Conference Notes December 8, 2013
It seems like the whole shala has been sick at these past few weeks. Poor Sharath finally caught the bug and began conference apologizing and telling us he’d do his best to get through. His doubt was unfounded because he delivered an inspiring and poignant conference, as always!
Sharath began conference this week by quoting a passage from the Hatha Yoga Pradipika. By doing asana, it explains, sweat is produced. We shouldn’t waste the sweat, but instead to rub it back into the skin (a note to all you vigilant sweat wipers!). This opens the pores and allows all the toxins to come out, which in turn makes the body light and strong. Sweat should come from within, from hard work, not from a heated room. Through the effort of working on asanas and building stamina we sweat and cleanse.
He also made sure to note that we should work towards a balance of every element of practice, both strength and flexibility. That’s why in this system Guruji taught primary series first, beginning with the Surya Namaskara. The teacher should analyze the practice of a beginner, as the work with sun salutations. They should see that the vinyasa is done correctly and move them slowly along, building strength and flexibility from the ground up. The body should be given time to adjust to the asanas and the vinyasa system. Vinyasa plays a big role in the sweat and detoxing process within our practice and it is very important to do it correctly.
We really got into a discussion on the breathing style used during our asana practice. Sharath really wants us to understand that what we are doing is free, unrestricted breathing with a little sound. It is not ujjayi pranayama! This is a pranayama technique, which is totally separate from the breath we use during practice. We should hear the sound of our breath, but we shouldn’t try to breath very loud or very strong. That would be too taxing during the intense physical exercises we’re doing. The inhales and exhales should be even. We should relax into each posture with a free flow of breath.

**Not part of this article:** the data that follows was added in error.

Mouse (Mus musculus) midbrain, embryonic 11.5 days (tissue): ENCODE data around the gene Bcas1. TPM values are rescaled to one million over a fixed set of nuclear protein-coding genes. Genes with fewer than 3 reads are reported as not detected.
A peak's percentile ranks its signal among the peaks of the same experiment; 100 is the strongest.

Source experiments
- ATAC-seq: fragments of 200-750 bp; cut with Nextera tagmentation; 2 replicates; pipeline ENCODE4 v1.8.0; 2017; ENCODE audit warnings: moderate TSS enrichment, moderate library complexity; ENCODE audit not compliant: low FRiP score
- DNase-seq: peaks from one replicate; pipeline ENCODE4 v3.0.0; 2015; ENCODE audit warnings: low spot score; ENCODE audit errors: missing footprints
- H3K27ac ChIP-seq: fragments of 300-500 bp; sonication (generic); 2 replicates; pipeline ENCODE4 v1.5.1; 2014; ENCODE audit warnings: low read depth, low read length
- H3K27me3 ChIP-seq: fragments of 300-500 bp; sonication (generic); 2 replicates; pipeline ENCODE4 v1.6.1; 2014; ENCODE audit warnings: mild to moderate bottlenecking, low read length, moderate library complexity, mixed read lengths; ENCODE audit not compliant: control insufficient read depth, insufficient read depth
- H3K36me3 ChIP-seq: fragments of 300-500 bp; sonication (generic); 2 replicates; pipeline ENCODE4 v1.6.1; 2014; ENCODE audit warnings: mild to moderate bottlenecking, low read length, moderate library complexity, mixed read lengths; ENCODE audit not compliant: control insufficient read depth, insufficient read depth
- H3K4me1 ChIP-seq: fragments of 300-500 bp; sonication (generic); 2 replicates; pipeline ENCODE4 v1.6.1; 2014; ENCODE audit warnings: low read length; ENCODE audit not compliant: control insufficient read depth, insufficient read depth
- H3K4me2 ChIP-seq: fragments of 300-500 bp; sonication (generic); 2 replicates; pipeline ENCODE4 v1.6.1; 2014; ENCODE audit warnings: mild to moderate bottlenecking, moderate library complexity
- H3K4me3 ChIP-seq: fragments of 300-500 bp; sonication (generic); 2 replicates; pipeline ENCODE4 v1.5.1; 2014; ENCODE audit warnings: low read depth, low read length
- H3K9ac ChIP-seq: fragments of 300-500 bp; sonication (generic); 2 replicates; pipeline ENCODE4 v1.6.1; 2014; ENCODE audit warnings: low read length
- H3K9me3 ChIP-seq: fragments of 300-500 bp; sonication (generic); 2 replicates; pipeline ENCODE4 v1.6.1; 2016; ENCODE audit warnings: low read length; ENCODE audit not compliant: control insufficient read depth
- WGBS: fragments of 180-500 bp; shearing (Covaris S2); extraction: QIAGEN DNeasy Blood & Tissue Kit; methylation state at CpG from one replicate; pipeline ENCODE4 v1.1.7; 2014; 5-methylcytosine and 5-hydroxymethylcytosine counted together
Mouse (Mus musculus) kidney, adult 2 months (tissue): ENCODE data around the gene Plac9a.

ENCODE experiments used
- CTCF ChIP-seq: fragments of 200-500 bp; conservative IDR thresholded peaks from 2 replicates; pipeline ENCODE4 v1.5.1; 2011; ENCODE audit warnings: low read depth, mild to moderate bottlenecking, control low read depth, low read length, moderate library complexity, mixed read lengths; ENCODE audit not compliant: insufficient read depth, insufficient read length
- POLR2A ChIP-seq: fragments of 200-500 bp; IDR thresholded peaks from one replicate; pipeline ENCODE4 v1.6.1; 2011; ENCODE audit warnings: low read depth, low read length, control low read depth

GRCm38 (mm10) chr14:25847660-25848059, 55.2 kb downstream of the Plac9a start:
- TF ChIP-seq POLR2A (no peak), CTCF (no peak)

In connection with our lively discussion on breath, a student asked about how bhandas relate to the breath. Sharath said he didn’t even mention bhandas in the discussion because they should be active all the time! Udiyana is more pronounced on the inhale and mula is stronger during exhale. Jalandara, he said is mostly reserved for pranayama. Only when bhandas are perfect during asana should we move on to pranayama. Asanas are like our test grounds to perfect bhandas to ensure that when we get to pranayama study, they are a sturdy foundation.
Despite the physical nature of our asana practice, we are not in Mysore (or attending Mysore style yoga classes in our hometowns/countries) to work out. We are here to gain better clarity and more knowledge. We are here, Sharath reminds us, to bring peace to ourselves and to come to know who we are. The practice can reveal the answer to the question “who am I?” if we let it…
Sharath also took time to address some of the most common questions he gets from students: how often should I practice, how much should I eat and how much should I sleep? All of these should be done in moderation, he said. We should do a little physical asana practice once a day, we should eat enough food to nourish and fuel us, not too much that we become dull, and we should sleep for 6.5 – 7 hours per night. Moderation in everything!
Next a student asked about correcting mistakes. At some point we’ve all, knowingly or unknowingly, hurt another person. So how do we correct the mistakes and move on? Sharath says, simply, to be a better person. Yoga is an ideal tool to help us be better. Make up from your mistakes by changing and acting differently in the future. He reminds us, yet again, that yoga is not just gymnastics. If we are in Mysore to work out and show off, don’t come! Come to learn and be a better person. The world needs more people like yogis. People who learn from their mistakes and actively try to do better going forward.
“You can sail around and around on the ocean for years. But it’s only when you dive in that you know the beauty of the sea.” It’s like this that we should try to dive deeper into yoga, past the physicality of it. We should use it as a tool and an exploration to know ourselves.